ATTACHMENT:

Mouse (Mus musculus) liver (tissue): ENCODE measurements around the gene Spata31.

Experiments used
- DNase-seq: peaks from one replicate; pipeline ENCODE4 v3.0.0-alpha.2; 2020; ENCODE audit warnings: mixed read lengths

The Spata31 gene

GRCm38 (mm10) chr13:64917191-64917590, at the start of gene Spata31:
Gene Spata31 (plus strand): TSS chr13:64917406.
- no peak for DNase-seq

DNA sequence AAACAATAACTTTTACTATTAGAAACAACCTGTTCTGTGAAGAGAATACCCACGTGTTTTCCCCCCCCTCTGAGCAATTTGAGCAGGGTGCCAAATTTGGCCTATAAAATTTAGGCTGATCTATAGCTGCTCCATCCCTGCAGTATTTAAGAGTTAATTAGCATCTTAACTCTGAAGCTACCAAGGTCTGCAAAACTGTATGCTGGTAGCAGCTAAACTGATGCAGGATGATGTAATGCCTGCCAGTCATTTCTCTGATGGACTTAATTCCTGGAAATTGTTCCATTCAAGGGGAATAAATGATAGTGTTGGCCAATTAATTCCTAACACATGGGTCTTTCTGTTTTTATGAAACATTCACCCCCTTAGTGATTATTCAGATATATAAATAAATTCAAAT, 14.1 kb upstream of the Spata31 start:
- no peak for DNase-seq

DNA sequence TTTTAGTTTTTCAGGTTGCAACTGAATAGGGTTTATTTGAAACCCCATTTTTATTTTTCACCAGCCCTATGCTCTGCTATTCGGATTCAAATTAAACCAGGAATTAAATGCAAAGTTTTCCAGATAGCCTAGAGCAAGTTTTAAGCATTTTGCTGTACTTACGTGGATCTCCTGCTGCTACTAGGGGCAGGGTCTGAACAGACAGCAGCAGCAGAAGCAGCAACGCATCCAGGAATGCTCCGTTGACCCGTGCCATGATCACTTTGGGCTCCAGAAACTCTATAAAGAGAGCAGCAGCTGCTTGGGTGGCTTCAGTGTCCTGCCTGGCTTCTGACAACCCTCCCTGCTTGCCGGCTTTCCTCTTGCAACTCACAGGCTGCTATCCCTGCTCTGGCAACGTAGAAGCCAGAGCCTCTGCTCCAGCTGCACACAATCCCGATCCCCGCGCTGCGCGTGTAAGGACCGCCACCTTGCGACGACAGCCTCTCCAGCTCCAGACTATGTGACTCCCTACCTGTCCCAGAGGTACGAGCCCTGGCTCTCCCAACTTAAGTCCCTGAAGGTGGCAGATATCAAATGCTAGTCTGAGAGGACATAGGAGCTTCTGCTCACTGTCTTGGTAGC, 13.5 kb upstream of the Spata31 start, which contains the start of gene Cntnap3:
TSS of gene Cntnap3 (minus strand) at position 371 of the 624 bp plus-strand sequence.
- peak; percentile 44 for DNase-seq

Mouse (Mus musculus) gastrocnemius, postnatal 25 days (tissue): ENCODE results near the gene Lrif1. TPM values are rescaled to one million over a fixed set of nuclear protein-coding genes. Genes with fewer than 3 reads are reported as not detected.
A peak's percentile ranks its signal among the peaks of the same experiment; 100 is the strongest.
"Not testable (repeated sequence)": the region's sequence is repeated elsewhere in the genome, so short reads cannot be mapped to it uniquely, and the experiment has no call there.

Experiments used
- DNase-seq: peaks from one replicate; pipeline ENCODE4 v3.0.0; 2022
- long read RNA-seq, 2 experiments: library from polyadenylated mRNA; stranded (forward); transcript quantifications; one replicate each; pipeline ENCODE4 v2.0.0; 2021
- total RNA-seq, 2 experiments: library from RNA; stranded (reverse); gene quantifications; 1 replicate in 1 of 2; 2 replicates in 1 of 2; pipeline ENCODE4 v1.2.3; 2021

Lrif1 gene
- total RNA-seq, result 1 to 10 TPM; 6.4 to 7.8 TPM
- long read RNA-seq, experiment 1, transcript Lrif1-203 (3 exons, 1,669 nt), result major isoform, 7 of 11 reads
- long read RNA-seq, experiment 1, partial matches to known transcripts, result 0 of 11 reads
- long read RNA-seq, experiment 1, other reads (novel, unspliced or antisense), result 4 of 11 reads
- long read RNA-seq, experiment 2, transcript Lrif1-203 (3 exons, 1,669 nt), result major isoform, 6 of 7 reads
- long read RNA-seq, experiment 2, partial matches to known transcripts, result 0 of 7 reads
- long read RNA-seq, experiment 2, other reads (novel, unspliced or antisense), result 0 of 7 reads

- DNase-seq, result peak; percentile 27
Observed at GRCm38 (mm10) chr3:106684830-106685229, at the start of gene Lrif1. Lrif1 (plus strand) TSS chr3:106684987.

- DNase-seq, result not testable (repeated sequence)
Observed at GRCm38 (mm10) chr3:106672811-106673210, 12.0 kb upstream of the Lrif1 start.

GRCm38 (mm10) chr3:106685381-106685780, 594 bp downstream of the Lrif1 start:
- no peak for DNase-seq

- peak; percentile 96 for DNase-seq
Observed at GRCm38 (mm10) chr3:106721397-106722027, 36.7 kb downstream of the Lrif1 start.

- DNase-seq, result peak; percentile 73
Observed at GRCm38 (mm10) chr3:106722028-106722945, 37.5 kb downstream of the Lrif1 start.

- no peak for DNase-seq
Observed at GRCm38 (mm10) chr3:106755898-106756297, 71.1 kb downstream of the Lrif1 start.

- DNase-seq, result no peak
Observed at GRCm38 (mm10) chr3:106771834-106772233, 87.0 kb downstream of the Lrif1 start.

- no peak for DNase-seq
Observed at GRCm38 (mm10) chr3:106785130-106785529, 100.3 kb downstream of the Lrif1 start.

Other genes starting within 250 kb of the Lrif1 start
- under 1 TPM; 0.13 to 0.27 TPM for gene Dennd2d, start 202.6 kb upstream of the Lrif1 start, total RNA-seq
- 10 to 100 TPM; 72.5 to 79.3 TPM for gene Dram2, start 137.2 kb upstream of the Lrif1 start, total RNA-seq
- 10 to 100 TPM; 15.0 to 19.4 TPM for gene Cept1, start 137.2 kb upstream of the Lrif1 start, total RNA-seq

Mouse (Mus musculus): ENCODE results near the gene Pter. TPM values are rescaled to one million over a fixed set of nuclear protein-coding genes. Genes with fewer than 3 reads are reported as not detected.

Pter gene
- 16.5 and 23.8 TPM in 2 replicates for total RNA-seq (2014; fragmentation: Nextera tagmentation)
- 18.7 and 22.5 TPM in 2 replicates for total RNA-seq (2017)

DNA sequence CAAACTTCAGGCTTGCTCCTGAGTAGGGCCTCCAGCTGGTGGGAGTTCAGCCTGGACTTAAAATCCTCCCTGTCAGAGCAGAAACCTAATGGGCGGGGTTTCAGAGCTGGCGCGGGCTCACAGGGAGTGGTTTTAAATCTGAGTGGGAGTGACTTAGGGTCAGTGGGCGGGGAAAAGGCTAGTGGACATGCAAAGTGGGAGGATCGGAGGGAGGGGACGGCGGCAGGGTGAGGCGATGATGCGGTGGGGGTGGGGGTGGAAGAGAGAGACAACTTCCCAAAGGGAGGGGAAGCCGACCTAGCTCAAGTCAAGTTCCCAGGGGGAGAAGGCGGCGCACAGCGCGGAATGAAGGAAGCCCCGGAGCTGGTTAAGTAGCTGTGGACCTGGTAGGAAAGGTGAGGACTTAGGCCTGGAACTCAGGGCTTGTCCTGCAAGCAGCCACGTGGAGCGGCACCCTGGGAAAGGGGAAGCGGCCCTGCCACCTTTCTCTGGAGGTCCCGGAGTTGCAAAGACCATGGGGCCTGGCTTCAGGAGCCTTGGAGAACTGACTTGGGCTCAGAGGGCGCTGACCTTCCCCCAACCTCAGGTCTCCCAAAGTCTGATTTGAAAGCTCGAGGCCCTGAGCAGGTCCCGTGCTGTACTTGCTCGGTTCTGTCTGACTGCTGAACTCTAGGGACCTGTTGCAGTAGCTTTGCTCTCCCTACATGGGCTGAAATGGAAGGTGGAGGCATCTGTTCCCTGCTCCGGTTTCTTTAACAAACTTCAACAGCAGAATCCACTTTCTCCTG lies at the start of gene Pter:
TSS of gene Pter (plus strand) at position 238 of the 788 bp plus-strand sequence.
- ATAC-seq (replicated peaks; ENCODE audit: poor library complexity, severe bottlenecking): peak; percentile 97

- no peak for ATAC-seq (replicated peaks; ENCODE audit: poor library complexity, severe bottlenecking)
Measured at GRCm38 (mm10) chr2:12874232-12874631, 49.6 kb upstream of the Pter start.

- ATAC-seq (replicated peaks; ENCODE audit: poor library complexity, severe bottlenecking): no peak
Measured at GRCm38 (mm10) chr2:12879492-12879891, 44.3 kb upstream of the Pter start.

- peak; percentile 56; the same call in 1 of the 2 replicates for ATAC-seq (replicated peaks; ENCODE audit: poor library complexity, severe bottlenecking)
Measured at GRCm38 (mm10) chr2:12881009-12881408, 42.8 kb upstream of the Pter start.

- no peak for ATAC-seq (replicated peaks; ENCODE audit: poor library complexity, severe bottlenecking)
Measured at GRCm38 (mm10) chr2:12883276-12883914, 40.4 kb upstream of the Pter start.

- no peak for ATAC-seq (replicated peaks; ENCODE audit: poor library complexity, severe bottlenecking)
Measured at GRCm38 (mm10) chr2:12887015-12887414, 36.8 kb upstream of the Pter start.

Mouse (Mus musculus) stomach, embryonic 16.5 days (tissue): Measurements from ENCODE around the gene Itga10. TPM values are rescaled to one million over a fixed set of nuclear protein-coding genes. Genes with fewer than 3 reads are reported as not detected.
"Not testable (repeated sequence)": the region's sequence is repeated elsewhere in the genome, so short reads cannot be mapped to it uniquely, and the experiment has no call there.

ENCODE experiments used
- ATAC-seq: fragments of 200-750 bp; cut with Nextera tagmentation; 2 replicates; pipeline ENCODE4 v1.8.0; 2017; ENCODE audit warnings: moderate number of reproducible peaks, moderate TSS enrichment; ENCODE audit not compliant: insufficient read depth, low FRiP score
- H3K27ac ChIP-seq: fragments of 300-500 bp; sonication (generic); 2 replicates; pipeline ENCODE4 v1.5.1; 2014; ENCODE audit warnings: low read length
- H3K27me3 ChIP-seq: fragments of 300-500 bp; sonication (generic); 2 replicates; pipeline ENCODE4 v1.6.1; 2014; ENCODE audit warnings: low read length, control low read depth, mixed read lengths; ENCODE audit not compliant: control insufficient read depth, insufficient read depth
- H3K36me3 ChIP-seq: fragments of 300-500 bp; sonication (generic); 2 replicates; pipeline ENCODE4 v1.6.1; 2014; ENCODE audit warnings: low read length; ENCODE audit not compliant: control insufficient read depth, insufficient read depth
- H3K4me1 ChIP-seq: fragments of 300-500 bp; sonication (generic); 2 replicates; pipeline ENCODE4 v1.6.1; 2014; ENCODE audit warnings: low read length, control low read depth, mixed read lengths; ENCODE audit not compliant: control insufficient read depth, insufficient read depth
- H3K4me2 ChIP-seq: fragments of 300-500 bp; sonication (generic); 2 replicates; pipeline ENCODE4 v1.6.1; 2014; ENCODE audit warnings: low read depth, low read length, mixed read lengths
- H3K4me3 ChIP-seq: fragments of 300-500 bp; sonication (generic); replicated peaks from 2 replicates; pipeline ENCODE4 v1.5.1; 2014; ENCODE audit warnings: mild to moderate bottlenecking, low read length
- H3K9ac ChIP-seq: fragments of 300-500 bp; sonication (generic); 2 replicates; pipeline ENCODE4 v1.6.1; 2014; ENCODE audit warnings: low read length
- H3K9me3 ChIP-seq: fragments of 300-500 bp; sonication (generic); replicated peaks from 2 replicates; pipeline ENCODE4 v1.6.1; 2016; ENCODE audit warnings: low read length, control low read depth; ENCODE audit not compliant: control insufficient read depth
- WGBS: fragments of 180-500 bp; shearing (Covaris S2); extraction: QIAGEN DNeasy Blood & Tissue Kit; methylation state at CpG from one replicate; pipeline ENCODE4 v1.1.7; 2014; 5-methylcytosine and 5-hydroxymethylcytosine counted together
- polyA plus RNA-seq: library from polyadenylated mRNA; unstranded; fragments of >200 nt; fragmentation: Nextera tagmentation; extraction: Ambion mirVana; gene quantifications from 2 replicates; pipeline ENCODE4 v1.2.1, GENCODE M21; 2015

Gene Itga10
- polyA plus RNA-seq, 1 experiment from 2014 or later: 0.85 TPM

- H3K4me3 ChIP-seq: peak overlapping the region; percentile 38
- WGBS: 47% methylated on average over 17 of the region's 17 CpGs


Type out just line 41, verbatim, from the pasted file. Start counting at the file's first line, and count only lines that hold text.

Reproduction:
Observed at GRCm38 (mm10) chr3:106771834-106772233, 87.0 kb downstream of the Lrif1 start.